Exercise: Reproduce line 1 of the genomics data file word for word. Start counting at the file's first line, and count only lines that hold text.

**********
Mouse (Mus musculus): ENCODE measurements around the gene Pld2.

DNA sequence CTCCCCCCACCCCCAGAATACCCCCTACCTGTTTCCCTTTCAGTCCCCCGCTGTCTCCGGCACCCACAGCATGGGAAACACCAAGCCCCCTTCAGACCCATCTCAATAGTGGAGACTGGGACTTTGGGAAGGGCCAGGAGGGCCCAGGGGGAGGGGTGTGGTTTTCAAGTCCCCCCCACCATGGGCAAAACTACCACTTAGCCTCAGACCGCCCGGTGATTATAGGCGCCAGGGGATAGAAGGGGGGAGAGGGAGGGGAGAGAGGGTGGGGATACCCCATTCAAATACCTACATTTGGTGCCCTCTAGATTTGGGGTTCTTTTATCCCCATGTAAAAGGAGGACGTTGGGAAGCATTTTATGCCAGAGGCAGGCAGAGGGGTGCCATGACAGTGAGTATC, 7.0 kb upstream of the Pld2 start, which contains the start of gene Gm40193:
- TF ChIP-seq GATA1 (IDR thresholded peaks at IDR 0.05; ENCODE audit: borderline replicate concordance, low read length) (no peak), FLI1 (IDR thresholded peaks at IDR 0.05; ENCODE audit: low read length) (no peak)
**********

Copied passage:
Mouse (Mus musculus): ENCODE measurements around the gene Pld2.